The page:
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Semi-upright position improves ventilation and oxygenation in mechanically ventilated intensive care patients
Critical Care volume 18, Article number: P258 (2014)
A semi-upright position (45° position) in ventilated patients is recommended to prevent ventilator-associated pneumonia (VAP) and is one of the first steps in progressive early mobility. We studied ventilated intensive care patients in a semi-upright position compared with a supine position to explore whether there was an improvement of oxygenation and ventilation.
We retrospectively studied 60 patients in a mixed medical, surgical, neurological ICU during 2003 and 2007 [1–3]. In this study the effects of 45° position on the peripheral oxygen saturation (SpO2) and the end-tidal carbon dioxide (ETCO2) were measured. Body position was changed with a Total Care® bed (Hill-Rom) after results for the supine position (10°) were obtained. Half an hour after the body position was changed, measurements were taken, which included SpO2 and ETCO2. The results of body position change in the individual patients were analysed with paired-samples t test. A significance level <0.05 was considered significant.
Mean SpO2 supine was 96.55% ± SD 2.404 versus mean SpO2 semi-upright 97.4% ± SD 2.423, and mean ET-CO2 supine was 4.62% ± SD 1.988 versus mean ET-CO2 semi-upright 4.31% ± SD 1.060. The SpO2 (P < 0.0001) and the ETCO2 (P < 0.0001) improved significantly for the 45° position compared with <10° position.
We demonstrated a significant increase in oxygen saturation and a significant decrease in end-tidal CO2 when the head of the bed was elevated during mechanical ventilation. We believe positional therapy in intensive care patients is very important. The semi-upright position is an easy, effective and safe treatment in ICU patients. This position is effective in the bundle prevention of VAP, is the first step in progressive early mobility and is also effective in oxygenation and ventilation in mechanically ventilated patients. This clinical benefit of head-of-bed elevation >30° must lead to a standard of care in mechanically ventilated patients. Since 2009 the semi-upright position is a standard of care in our hospital.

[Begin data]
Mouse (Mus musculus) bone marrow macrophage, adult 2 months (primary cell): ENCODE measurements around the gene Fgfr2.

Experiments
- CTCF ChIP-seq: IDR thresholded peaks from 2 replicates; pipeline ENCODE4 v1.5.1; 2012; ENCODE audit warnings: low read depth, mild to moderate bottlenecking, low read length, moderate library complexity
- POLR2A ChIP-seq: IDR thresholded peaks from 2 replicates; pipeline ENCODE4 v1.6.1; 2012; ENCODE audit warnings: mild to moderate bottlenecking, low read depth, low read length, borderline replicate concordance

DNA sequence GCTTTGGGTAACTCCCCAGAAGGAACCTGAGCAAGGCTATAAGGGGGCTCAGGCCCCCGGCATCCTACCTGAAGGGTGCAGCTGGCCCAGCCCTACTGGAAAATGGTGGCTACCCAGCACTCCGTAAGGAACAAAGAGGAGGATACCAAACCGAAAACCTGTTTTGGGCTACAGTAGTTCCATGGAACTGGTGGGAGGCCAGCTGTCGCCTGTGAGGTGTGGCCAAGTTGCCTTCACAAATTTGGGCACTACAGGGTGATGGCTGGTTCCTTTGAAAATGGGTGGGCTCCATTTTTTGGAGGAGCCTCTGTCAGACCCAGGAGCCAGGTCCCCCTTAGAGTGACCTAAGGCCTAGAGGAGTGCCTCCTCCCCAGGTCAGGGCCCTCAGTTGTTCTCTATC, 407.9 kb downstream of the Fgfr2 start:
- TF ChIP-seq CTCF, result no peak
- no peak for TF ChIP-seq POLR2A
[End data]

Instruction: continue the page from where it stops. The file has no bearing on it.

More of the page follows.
Speelberg B, van Beers F, et al.: Artificial ventilation in the semi-recumbent position improves oxygenation and gas exchange [abstract]. Chest 2003, 124: 203S.
van Beers F, Speelberg B, et al.: Effect of body positioning in ventilated obese patients [abstract]. In In 18th Annual Congress of the European Society of Intensive Care Medicine. Amsterdam; 2005. September 25-28
van Beers F, Speelberg B, et al.: The effect of semi-recumbency in ventilated morbid obese patients [abstract]. In In 19th Annual Congress of the European Society of Intensive Care Medicine. Barcelona; 2006. September 24-27
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Van Beers, F., Vos, P. Semi-upright position improves ventilation and oxygenation in mechanically ventilated intensive care patients. Crit Care 18, P258 (2014). https://doi.org/10.1186/cc13448
- Carbon Dioxide
- Mechanical Ventilation
- Clinical Benefit
- Oxygen Saturation